Public Health in the Public’s Hands

The content in Denis Diderot’s Encyclopédie was not revolutionary. However, the structure, a collectivization of all subjects human knowledge into 28 volumes, was revolutionary. Diderot was not the first to publish in such a format, but his Encyclopédie became the most well-circulated and read. To ensure that he would reach a broader audience, Diderot wrote in French, which was known as the language of the common people, instead of the usual Latin. Additionally, the Anatomie section of the book was one of the first medical images available to people. Because of this effort, the Encyclopédie was banned initially by the Catholic Church in an attempt to suppress the sharing of academic knowledge.


An image from the Anatomie section, one of the first of its kind.

The internet provides a parallel to printed encyclopedias today, giving common users greater access to a wide variety of topics. Therefore, our group will create a website that appeals to high school and college students interested in access to public health knowledge throughout the ages. The information will be in short blog post format to best interest the audience. Additionally, users will be able to suggest topics for future posts as well as write their own that will be reviewed and then hopefully published on our blog. This will ensure the creation of a community of users that is able to interact with and learn from one another.

The age of the Internet comes with many benefits, but a serious negative is that access to too much information can confuse searchers. This is especially prevalent today with the advent of websites such as Wikipedia or, in the medical field specifically, WebMD. The blog would provide a source of accurate information about a concentrated topic.


Our website will focus on the access that people have had to public health information over time. We will divide our areas of focus into three categories of time: before Diderot’s time (pre-18th century), Diderot’s time, and post-Diderot’s time/today. We have already begun the process of finding articles and books through the Fondren library and its online resources. We hope to teach the evolution of the public’s access to health information while at the same time adding to the conversation by making this information easily accessible.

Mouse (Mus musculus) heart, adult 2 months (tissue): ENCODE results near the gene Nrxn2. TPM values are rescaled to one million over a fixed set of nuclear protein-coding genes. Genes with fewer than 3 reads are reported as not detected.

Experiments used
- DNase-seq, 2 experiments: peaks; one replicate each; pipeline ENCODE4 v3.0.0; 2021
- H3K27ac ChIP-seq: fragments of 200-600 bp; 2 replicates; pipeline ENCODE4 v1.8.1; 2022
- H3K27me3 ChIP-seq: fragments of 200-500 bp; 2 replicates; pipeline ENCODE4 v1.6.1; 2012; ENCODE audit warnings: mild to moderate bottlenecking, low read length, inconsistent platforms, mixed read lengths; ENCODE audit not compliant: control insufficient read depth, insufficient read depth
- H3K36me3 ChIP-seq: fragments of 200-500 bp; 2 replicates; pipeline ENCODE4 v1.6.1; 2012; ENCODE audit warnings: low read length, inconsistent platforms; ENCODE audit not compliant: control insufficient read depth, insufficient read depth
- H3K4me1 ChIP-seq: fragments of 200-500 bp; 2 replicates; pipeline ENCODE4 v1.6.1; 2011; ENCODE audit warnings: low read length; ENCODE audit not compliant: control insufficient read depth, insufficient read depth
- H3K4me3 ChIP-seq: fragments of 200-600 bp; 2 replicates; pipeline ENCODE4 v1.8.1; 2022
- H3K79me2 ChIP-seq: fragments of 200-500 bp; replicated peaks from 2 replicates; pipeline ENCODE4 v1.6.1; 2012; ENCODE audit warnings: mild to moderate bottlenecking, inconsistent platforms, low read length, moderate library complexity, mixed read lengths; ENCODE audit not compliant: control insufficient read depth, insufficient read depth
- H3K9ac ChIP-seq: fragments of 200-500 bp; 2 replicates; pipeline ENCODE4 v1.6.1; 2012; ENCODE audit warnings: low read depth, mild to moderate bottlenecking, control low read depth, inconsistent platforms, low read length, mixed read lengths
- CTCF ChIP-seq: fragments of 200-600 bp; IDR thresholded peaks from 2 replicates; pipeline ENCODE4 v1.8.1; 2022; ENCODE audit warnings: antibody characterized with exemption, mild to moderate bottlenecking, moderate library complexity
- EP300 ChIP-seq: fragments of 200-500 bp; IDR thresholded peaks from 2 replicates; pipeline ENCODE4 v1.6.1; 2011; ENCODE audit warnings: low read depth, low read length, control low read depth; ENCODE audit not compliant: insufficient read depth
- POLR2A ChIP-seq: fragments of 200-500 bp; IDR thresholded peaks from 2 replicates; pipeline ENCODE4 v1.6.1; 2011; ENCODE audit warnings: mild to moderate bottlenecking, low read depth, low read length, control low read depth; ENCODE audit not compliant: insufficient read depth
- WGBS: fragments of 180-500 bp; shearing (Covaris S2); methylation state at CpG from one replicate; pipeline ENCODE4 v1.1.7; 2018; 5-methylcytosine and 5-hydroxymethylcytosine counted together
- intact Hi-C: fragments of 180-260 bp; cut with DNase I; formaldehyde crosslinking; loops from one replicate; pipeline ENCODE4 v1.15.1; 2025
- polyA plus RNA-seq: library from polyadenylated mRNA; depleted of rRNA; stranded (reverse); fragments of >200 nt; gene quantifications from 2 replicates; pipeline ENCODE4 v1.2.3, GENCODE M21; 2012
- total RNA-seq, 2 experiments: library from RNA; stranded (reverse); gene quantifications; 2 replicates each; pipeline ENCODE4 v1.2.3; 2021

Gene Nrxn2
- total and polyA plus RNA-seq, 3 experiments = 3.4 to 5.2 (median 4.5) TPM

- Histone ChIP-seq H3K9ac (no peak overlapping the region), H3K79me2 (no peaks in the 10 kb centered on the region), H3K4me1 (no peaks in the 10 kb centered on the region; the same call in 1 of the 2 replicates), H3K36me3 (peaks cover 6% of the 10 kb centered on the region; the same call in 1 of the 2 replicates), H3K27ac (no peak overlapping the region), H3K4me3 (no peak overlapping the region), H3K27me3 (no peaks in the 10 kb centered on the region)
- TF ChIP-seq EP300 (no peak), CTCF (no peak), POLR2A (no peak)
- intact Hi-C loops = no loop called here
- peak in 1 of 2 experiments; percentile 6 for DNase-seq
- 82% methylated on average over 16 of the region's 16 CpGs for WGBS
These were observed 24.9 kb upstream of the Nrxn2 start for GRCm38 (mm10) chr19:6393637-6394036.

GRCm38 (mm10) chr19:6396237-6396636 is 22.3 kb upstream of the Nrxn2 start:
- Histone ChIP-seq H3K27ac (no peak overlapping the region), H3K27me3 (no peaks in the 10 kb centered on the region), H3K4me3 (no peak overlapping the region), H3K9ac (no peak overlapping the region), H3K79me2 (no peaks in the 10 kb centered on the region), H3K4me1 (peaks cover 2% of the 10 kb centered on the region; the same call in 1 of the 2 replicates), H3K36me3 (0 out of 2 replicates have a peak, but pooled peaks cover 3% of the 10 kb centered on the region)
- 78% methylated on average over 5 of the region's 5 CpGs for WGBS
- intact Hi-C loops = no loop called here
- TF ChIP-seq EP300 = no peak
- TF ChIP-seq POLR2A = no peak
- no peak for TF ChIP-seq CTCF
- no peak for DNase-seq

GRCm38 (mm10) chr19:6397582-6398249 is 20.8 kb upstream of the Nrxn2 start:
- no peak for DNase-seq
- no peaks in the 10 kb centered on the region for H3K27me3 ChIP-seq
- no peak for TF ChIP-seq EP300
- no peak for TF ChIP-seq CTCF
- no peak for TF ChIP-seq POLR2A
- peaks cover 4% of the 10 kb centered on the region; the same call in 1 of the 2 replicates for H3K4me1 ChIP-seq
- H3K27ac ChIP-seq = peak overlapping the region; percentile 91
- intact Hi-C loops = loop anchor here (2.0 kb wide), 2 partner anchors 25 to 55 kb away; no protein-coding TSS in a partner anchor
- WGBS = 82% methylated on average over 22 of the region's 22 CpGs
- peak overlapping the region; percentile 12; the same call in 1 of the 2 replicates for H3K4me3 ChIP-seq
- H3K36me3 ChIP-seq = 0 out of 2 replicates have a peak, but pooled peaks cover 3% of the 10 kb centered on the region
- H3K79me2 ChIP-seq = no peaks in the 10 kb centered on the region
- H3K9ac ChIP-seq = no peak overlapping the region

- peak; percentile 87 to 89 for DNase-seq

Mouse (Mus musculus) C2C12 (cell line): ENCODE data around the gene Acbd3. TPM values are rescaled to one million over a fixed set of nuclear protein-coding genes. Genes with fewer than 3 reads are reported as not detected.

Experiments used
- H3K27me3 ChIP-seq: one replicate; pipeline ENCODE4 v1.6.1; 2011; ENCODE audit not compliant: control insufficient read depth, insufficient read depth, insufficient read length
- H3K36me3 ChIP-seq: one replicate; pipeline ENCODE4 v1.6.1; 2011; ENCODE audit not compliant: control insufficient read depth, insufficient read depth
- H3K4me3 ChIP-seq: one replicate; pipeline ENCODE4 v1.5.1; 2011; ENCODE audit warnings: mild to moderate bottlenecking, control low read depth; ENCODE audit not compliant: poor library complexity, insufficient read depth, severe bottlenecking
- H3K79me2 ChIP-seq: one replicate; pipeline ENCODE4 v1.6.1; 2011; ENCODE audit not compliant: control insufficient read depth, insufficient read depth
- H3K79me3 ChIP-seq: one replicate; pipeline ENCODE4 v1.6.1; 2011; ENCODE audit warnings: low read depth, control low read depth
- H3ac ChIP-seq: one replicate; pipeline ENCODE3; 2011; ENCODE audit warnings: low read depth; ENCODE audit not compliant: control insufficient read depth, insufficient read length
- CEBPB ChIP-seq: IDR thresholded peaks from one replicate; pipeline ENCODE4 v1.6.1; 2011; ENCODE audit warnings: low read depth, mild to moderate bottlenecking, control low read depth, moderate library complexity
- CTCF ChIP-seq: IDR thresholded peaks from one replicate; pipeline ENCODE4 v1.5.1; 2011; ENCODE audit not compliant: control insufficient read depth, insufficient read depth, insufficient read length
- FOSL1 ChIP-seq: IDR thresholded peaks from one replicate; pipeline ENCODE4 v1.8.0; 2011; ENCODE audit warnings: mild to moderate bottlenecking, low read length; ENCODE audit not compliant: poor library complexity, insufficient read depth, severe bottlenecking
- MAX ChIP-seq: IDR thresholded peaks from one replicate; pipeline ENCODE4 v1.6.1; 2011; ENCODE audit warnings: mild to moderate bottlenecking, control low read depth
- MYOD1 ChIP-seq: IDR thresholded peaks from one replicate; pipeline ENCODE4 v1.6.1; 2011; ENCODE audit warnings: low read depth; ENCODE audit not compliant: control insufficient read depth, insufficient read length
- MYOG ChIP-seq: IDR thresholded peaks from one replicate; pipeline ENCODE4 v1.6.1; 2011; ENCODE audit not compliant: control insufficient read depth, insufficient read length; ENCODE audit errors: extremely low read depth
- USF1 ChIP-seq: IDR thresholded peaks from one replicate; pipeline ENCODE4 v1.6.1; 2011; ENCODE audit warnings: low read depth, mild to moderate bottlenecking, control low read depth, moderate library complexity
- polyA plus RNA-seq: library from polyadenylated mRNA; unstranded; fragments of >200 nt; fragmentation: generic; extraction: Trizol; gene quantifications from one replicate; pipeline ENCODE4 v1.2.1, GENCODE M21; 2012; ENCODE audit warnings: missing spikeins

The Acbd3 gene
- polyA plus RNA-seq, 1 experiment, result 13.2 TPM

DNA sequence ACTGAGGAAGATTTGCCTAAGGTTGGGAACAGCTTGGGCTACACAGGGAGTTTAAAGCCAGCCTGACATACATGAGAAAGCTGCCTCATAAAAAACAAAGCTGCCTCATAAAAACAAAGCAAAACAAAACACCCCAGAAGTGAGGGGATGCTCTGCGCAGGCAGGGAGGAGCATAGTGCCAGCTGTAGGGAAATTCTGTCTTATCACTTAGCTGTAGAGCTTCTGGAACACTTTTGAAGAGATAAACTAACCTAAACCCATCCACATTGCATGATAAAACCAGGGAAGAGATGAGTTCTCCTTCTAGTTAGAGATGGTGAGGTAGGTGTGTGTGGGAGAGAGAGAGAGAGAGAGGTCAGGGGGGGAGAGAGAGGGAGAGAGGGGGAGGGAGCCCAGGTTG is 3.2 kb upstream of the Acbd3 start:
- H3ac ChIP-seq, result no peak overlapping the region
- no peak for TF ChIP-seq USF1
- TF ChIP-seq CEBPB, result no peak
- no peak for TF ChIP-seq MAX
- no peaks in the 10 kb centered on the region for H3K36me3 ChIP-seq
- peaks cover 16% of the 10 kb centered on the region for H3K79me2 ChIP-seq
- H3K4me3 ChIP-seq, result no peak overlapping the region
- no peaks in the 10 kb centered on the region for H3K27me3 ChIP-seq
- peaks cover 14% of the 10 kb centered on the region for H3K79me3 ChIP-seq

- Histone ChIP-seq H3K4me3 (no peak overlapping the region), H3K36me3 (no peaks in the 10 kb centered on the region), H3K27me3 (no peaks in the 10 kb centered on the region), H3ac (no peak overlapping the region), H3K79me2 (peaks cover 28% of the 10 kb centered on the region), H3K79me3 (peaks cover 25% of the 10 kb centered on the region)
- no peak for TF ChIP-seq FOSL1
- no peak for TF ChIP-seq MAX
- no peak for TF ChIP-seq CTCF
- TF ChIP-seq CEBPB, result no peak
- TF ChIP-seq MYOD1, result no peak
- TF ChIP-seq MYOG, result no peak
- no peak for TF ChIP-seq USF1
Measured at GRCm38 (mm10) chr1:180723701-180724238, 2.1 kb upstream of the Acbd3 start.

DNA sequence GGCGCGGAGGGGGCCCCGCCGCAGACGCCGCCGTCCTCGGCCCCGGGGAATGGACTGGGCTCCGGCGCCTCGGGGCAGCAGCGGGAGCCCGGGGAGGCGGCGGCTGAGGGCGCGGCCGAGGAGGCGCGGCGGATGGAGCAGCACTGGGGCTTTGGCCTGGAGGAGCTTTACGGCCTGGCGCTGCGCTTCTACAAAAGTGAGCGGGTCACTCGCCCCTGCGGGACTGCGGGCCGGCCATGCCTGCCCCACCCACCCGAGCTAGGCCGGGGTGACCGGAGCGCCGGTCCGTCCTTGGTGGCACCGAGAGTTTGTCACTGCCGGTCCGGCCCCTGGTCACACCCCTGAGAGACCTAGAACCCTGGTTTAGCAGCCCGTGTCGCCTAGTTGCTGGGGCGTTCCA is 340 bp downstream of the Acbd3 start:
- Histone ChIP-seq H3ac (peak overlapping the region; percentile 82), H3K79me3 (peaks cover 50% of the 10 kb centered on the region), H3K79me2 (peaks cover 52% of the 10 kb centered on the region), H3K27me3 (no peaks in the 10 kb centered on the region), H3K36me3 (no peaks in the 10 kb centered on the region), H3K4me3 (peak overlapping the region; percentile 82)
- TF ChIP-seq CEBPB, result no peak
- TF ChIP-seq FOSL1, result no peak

2 thoughts on “Public Health in the Public’s Hands

  1. It really seems like Diderot’s Encyclopedia was a revolutionary development for bringing a wide breadth of modern human knowledge to the public. The internet has the potential to be used this way. I certainly think that Wikipedia is a comparable tool solely intended for broadcasting the latest knowledge to the public in a readable way (in many different languages). I think that while this may be the intention of a site like WebMD, the experience for many users is different, as you mention. WebMD seems to provide excess information that the public may misuse to diagnose themselves. I’m interested in how your blog might differ from this site in providing access to this knowledge? Isn’t the success of Wikipedia and the failures of WebMD related to how internet users apply such knowledge?


  2. I especially liked the idea of you are going to parallel how Diderot’s Encyclopedia was accessible by people all over because it was written in French with the creation of a website. I feel that there is a sense of continuity by following a similar pattern of reaching to the masses. You mentioned how people can be confused by surplus of the Internet of information. How exactly do you plan on preventing this problem on your blog so that the information that you present won’t be categorized with the information that confuses others?


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